Researchers of the Structural Engineering Laboratory, Department of Architecture and Civil Engineering, Toyohashi University of Technology have developed a new concept for strengthening steel in critical building structures using bond-free carbon fiber reinforced plastic (CFRP) laminates to enhance the buckling performance of structural steel elements. This method does not require steel surface treatment prior to CFRP application because the CFRP is not bonded onto the surface, which contributes to structural strength through its flexural rigidity. The research findings were published in Construction and Building Materials in early 2020.
Following its success regarding reinforcement of concrete in the civil engineering field, CFRP has now been developed as a means for strengthening steel members instead of conventional steel plates being used. CFRP is preferred because it offers several advantages such as light weight, high strength-to-weight ratio, and excellent fatigue and corrosion resistances. To date, however, research and development on strengthening steel using CFRP has focused primarily on bonding techniques involving CFRP being attached to steel surfaces using an adhesive. Bonded strengthening presents disadvantages as complex and time-consuming surface treatments are required prior to CFRP installation. Moreover, the bonding strength performance between steel and CFRP, which is the key aspect of this strengthening technique, can also decrease significantly owing to environmental exposure throughout the service life. Replacing this approach with another new bonded-CFRP technique is not particularly an appropriate solution because it is unlikely to be cost-effective.
The research team developed its method for strengthening steel using CFRP, for which they did not bond it to the steel surface. This method has been shown to delay buckling and increase the compression capacity of steel bars, where the capacity gain is affected by the number of carbon fiber layers used.
"As an alternative to the steel strengthening method using CFRP which is bonded to the steel surface, we developed this unbonded-CFRP method," explained the primary author, Fengky Satria Yoresta. "The major advantages of this method are that it is easier and less time-consuming to implement, especially when it is applied to the existing elements of building structures. No more troublesome steel surface treatments are needed, such as sand blasting, grit blasting, or hand grinding, and this leads to significant cost savings," he said.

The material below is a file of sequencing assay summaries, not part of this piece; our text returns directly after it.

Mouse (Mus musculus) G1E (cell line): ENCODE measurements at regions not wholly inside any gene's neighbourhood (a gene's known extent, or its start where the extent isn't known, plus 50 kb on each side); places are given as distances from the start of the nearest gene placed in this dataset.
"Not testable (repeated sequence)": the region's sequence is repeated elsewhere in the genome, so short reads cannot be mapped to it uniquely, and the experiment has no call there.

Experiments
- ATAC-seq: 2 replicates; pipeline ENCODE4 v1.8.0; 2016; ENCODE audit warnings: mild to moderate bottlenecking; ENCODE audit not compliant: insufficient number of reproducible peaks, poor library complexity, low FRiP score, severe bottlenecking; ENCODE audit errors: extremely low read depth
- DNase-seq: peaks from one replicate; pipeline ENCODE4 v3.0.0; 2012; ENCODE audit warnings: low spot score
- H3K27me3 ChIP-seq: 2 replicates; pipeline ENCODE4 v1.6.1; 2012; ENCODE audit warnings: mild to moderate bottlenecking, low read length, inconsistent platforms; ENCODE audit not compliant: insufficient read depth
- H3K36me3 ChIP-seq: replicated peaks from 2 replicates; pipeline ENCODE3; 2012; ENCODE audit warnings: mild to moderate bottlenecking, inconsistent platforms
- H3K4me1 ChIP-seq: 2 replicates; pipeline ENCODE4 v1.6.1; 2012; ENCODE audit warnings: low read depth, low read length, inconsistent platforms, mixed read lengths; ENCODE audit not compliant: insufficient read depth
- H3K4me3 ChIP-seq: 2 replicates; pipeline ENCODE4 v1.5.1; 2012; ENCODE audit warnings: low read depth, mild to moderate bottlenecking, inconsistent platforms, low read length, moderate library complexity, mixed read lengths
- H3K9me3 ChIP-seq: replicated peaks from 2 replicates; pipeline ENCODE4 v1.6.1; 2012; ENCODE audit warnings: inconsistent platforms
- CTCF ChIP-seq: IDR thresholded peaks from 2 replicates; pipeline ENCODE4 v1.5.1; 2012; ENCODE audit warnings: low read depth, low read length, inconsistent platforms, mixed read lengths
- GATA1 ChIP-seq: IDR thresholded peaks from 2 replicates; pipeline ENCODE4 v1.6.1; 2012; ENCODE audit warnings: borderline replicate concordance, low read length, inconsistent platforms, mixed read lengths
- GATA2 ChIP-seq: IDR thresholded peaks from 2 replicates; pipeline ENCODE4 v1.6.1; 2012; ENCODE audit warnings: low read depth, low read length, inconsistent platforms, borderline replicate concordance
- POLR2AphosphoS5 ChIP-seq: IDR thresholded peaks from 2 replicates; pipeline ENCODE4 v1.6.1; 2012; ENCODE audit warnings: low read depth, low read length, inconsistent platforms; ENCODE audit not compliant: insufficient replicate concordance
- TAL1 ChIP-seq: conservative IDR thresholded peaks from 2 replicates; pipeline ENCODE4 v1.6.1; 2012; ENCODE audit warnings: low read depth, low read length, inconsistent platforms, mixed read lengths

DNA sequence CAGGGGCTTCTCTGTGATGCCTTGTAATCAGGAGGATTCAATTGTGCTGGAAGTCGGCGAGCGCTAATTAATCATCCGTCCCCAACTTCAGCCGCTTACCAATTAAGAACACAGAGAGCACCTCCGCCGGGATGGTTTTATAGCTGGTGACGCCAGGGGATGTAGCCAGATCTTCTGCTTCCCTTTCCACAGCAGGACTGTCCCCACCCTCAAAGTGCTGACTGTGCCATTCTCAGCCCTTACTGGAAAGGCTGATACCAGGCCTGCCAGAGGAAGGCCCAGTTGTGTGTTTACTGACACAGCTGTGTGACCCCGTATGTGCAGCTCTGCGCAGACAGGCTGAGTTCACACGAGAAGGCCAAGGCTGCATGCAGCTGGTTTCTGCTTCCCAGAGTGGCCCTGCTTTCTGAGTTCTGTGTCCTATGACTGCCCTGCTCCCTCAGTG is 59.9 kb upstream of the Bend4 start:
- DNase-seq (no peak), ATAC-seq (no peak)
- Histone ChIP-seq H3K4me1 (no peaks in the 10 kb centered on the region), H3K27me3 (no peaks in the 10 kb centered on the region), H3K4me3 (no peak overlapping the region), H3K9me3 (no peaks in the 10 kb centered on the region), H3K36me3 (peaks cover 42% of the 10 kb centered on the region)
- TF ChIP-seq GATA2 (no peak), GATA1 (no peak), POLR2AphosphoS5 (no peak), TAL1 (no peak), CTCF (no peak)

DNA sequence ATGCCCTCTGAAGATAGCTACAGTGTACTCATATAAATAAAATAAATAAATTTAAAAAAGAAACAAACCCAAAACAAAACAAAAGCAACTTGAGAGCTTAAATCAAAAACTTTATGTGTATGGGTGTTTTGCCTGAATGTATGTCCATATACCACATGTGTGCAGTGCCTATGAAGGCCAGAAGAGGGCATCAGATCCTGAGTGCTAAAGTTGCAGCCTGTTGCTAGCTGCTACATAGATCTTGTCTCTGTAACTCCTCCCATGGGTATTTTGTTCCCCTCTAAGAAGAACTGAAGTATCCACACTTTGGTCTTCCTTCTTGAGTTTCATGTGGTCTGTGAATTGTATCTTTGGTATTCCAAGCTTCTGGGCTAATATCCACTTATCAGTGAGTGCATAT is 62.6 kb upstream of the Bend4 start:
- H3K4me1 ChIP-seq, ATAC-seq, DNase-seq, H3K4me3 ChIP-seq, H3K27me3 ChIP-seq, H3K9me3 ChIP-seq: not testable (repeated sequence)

Associate Professor Yukihiro Matsumoto, the leader of the research team, added, "Nearly all previous studies used adhesively-bonded joints to strengthen steel members with CFRP. This method is quite complex because appropriate steel surface treatments are required before the application of the CFRP to obtain an acceptable bond between the CFRP and the steel surface. The surface treatment conditions also affect bonding strengths."
"Moreover, we cannot perfectly estimate the effects of environmental exposure during the service life on the bonding performance between the CFRP and the steel. As such, we sought to improve on conventional methods by developing our own bond-free strengthening method."
"The unbonded strengthening method is useful, easy to apply, and manageable," he said. "However, our method does not transfer stress smoothly, so an appropriate mechanical model needed to be established. Consequently, we performed mechanical simulations and experiments to demonstrate this," he added.
The findings of their work make the research team members believe that the bond-free CFRP method can be applied not only in civil engineering, but also to other fields such as those in the aerospace, automotive, and marine industries. This promising new method is expected to be adopted to rapidly produce innovative, high-quality products.